Besides the nursery room, you may want to consider humidifying the whole house. If this is your goal, you should consider a central humidifier. It’s attached to your home’s air conditioning or heating system.

Since its purpose is to humidify the whole house, this type of humidifier is the most expensive. However, it’s the best choice if you don’t want to purchase one unit for each room.

What’s great about a whole house humidifier is that it can significantly reduce the risk of spreading flu virus. It eliminates possible white dust emission or other impurities from being introduced into the room air.

For many experts, this is the most natural and the safest type of humidification. And it’s also the only type of humidifier that can cover larger areas.

What Type Of Humidifier Is Best For Allergies?

For allergy sufferers, a cool mist humidifier is ideal. However, it’s still a must that you keep the filters clean to avoid bacterial growth.

Cool Mist and Warm Mist Humidifier

You can find humidifier units that come with both cool mist and warm mist features. With these models, you can keep your room cooler during the summer season and keep it warmer in winter.

Your baby’s pediatrician may specifically recommend this type of humidifier as you can switch from one option to another to make sure that the nursery room’s humidity is at a recommended level.

What To Remember

When using a warm mist humidifier, it’s a must that it’s installed in a place where children can’t reach it. It must also be away from any flammable materials.

You shouldn’t place a warm mist humidifier on a carpet or any other upholstered surfaces.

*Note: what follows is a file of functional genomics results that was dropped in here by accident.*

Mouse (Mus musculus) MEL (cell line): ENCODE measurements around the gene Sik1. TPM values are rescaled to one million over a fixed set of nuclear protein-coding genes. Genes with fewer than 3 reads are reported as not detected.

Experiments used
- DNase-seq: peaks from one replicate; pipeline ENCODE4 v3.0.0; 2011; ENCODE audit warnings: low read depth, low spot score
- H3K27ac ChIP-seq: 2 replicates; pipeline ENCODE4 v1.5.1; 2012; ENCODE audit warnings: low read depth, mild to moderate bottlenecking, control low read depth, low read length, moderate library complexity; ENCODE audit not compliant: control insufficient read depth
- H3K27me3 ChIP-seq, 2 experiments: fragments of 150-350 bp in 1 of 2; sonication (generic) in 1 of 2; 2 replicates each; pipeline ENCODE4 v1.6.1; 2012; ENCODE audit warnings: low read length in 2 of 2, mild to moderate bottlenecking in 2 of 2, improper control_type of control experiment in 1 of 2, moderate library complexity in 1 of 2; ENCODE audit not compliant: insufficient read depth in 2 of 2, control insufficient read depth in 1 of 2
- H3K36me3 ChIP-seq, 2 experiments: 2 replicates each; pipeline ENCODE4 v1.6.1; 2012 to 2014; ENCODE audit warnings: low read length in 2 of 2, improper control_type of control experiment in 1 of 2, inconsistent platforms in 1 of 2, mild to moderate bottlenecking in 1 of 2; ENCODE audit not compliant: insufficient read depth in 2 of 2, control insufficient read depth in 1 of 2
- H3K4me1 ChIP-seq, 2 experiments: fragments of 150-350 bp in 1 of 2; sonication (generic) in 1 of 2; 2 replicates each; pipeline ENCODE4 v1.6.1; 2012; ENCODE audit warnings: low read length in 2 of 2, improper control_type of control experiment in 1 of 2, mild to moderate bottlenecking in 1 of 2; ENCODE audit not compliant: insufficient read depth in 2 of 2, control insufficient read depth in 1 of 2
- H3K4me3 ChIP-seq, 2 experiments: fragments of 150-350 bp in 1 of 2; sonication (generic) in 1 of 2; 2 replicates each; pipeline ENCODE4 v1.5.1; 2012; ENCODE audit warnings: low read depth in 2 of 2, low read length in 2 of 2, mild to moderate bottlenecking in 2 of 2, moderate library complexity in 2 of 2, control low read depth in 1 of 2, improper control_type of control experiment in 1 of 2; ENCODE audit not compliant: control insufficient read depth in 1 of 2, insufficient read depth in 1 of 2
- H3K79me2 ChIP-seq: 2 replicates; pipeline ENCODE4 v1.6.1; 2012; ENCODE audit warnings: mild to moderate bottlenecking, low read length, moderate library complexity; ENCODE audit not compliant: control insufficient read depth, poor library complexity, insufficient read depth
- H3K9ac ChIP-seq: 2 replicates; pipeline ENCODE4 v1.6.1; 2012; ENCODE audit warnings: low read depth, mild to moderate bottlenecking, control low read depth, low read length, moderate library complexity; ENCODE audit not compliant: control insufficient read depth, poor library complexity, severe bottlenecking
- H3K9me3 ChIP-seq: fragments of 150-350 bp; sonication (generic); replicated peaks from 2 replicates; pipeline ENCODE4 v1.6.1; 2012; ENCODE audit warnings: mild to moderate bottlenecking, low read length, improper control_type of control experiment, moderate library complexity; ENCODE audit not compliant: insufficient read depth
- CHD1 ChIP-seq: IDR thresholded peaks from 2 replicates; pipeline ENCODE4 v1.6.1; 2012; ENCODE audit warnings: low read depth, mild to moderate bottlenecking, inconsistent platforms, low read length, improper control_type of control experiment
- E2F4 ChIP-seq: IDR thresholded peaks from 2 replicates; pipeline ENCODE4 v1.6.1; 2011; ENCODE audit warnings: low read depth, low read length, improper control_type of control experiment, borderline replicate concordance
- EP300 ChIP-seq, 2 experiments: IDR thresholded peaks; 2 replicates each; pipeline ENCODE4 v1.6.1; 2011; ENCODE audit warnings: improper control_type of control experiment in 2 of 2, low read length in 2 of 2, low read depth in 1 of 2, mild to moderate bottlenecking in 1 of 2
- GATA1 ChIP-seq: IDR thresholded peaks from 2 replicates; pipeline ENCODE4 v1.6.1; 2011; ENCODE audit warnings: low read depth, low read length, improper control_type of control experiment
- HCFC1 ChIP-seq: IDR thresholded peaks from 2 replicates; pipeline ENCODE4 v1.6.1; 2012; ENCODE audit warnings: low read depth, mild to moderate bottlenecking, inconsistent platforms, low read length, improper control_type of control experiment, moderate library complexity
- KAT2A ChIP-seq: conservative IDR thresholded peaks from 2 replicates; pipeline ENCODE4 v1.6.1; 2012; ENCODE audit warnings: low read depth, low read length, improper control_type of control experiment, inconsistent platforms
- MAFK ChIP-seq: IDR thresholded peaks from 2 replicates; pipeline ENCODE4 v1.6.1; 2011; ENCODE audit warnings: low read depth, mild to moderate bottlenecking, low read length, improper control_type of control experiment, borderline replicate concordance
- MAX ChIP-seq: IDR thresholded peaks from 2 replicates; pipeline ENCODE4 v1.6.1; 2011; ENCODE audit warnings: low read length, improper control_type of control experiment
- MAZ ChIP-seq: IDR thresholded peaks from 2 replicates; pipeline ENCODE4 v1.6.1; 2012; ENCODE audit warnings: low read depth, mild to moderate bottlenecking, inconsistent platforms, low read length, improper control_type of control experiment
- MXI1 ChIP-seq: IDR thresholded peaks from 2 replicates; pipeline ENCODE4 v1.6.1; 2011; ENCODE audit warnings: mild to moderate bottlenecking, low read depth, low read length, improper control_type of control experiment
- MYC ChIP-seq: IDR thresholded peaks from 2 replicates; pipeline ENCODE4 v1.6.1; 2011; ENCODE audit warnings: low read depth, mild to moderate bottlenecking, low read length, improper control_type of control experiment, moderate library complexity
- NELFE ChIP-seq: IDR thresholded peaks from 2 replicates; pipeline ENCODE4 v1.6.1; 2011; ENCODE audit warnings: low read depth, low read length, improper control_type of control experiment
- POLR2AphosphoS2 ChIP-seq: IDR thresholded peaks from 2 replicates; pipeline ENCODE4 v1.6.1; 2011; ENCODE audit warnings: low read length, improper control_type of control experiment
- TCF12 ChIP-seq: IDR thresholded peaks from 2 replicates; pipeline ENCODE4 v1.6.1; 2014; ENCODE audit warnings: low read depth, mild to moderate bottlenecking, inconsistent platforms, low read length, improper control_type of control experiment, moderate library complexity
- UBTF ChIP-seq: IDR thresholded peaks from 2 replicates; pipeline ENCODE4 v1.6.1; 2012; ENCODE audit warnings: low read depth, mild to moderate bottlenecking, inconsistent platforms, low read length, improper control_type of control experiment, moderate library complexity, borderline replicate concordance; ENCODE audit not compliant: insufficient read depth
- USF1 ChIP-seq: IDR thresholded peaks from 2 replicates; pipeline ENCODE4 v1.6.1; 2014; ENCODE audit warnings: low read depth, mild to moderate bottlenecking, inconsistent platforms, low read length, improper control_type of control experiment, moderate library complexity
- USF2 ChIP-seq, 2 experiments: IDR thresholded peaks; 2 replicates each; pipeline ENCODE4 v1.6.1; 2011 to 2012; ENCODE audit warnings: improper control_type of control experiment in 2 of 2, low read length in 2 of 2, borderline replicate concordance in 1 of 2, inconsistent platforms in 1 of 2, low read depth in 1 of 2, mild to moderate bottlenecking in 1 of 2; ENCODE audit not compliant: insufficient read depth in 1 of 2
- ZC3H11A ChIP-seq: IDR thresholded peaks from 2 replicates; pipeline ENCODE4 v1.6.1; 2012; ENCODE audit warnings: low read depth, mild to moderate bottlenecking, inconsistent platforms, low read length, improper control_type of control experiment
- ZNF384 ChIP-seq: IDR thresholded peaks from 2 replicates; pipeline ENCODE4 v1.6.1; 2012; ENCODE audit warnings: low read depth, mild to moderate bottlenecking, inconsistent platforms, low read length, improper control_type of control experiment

Regardless of the brand and model you choose, you should clean the unit regularly. In this way, you can avoid spreading bacteria and mold, which can surely aggravate allergies and asthma symptoms.

It’s also ideal to choose a model that comes with a built-in antibacterial technology to keep the water clean. With this in mind, you don’t need to wash it frequently.

Then, opt for a model that adjusts automatically based on the moisture level of the room. In this way, there’s no need for you to set the level each time the moisture level rises or decreases.

It’s also essential to remember not to allow too much moisture in the room as it can create condensation on your home’s walls. And if it’s not alleviated immediately, the water can turn into molds, which can easily spread throughout your home.

You should also clean it as often as necessary or as recommended by the manufacturer. Bear in mind that unclean units encourage the growth of bacteria, which can cause coughs and colds. It’s also important to wash the bucket and the unit’s filter system every three days.

Whatever types of humidifiers you have, this appliance can emit minerals and microorganisms in the air. Although not all of them are harmful, they can still aggravate asthmatics. Thus, the Environmental Protection Agency (EPA) recommends the use of distilled water.

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Rosie M. Jordan

Hello my name is Rosie. I am a 36-year-old SAHM to an energetic little boy called Andrew. We love reading, Toddler Sense, the library and trips to the park. To get in touch you can email us rosie.babyvenue@gmail.com